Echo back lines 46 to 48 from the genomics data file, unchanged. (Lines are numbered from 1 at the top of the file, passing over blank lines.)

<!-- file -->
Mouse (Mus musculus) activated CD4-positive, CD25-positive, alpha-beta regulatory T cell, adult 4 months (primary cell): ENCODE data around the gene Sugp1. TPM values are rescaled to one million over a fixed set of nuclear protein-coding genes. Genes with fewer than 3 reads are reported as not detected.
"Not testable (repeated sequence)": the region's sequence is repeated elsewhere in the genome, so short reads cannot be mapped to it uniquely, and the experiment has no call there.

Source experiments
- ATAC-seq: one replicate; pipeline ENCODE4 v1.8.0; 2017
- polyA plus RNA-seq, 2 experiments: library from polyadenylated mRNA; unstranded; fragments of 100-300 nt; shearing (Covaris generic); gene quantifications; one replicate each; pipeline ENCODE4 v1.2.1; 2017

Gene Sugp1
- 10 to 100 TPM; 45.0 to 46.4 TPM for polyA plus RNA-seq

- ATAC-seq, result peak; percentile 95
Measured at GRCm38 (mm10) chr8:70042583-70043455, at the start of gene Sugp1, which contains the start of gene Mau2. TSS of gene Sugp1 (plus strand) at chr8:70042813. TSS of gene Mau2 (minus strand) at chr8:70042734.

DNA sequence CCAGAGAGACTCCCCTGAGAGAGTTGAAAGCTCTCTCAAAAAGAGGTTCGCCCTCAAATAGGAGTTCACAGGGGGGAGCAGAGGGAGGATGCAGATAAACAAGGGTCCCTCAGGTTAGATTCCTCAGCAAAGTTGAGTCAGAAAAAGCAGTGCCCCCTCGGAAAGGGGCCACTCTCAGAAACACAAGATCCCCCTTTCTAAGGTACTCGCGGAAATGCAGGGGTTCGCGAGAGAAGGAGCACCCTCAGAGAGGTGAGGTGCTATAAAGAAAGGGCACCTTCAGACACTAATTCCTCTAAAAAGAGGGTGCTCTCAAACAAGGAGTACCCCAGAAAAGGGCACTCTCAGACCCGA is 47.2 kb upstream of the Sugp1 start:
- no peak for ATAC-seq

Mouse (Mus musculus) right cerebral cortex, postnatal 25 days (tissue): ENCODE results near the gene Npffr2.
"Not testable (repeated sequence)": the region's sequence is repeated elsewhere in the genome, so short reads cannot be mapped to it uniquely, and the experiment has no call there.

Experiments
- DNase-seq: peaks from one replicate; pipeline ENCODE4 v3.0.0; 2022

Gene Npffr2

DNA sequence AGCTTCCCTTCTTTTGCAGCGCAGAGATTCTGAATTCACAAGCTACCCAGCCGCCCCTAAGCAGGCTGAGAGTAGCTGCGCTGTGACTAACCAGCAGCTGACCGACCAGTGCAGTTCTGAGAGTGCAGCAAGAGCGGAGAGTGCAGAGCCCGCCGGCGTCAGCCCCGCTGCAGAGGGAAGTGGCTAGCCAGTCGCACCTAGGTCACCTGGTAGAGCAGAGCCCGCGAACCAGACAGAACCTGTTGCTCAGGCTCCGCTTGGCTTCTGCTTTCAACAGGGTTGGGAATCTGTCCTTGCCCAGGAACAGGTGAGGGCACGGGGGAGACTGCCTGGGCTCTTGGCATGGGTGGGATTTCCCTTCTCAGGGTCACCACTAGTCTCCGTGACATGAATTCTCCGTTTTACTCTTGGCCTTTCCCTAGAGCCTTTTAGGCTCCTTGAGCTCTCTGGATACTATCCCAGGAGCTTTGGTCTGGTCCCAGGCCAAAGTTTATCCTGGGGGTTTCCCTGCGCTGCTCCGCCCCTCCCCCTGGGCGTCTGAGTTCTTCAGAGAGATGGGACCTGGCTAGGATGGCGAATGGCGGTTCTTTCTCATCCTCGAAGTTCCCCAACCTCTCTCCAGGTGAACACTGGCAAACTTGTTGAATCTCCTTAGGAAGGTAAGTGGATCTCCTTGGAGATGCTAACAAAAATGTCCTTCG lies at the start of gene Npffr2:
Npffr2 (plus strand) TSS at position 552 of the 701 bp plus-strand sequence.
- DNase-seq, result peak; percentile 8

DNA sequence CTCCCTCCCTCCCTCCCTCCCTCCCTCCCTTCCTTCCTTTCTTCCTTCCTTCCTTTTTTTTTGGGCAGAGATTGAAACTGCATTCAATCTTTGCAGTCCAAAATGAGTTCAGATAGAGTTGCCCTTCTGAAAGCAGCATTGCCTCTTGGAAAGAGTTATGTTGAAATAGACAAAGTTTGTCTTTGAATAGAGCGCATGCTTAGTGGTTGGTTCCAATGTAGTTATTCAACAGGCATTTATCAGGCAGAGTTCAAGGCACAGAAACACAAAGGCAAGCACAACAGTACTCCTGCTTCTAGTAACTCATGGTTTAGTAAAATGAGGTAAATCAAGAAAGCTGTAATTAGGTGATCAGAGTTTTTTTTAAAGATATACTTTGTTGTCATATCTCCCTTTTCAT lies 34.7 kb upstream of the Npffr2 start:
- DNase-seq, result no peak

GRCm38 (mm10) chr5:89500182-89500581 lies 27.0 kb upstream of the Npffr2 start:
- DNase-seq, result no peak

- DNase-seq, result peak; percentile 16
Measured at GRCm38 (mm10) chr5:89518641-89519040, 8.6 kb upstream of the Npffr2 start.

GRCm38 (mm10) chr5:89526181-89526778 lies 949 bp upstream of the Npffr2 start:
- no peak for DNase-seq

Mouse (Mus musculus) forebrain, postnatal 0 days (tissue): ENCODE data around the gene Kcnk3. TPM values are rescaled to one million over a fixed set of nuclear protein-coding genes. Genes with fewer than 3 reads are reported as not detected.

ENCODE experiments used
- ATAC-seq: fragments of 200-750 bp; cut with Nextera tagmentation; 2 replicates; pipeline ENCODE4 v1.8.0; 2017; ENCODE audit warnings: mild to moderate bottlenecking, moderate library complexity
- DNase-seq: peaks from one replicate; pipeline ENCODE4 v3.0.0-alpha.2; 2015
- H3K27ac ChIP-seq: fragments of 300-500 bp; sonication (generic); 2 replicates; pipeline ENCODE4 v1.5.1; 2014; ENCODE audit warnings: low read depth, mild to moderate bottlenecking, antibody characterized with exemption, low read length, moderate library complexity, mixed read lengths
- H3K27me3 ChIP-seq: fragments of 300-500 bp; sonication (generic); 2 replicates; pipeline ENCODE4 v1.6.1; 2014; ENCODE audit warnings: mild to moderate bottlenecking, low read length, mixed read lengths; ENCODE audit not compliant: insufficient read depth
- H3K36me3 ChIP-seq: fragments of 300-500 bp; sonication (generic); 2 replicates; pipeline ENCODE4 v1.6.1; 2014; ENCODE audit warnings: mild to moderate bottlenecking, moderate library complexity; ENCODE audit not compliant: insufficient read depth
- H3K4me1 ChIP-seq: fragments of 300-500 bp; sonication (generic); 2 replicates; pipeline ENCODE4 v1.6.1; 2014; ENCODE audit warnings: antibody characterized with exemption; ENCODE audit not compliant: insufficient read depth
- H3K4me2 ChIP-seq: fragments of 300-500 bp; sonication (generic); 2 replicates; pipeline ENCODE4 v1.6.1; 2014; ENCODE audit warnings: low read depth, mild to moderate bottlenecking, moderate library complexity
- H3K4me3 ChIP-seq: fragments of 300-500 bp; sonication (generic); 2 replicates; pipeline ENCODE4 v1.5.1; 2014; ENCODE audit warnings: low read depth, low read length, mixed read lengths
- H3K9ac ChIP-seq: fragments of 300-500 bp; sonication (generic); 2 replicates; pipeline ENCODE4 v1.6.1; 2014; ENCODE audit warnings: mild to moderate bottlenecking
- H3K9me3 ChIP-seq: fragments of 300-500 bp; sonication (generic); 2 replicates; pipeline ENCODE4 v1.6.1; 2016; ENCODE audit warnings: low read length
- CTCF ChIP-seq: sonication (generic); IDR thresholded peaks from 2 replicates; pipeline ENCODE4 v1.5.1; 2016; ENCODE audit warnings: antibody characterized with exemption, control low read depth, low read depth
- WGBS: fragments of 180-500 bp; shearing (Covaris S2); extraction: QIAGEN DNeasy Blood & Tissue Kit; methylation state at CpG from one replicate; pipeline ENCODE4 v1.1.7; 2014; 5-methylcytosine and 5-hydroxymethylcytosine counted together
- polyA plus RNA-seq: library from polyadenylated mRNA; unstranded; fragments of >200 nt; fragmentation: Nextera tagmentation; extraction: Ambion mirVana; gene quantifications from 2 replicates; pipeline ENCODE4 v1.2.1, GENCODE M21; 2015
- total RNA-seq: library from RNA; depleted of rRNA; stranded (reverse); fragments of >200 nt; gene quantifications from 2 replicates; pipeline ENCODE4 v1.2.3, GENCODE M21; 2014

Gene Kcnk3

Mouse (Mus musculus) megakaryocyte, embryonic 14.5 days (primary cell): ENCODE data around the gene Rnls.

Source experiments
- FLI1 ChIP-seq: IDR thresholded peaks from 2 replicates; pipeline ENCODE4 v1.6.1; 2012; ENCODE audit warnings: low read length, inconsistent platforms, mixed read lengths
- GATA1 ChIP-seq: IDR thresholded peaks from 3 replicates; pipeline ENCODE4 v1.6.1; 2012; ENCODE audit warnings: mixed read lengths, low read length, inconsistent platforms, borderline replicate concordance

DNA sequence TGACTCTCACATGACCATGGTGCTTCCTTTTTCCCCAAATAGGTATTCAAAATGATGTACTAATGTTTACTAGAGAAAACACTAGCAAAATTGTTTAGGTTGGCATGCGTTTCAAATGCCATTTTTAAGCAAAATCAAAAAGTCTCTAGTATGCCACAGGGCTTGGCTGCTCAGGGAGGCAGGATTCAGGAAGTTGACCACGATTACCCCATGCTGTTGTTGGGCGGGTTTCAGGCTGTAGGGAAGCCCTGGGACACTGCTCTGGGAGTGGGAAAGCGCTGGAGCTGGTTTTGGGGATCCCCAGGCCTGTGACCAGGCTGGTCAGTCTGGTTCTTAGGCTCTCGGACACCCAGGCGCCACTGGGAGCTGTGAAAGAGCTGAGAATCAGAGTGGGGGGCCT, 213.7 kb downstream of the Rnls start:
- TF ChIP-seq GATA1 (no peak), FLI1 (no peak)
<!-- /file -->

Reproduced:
Source experiments
- FLI1 ChIP-seq: IDR thresholded peaks from 2 replicates; pipeline ENCODE4 v1.6.1; 2012; ENCODE audit warnings: low read length, inconsistent platforms, mixed read lengths
- GATA1 ChIP-seq: IDR thresholded peaks from 3 replicates; pipeline ENCODE4 v1.6.1; 2012; ENCODE audit warnings: mixed read lengths, low read length, inconsistent platforms, borderline replicate concordance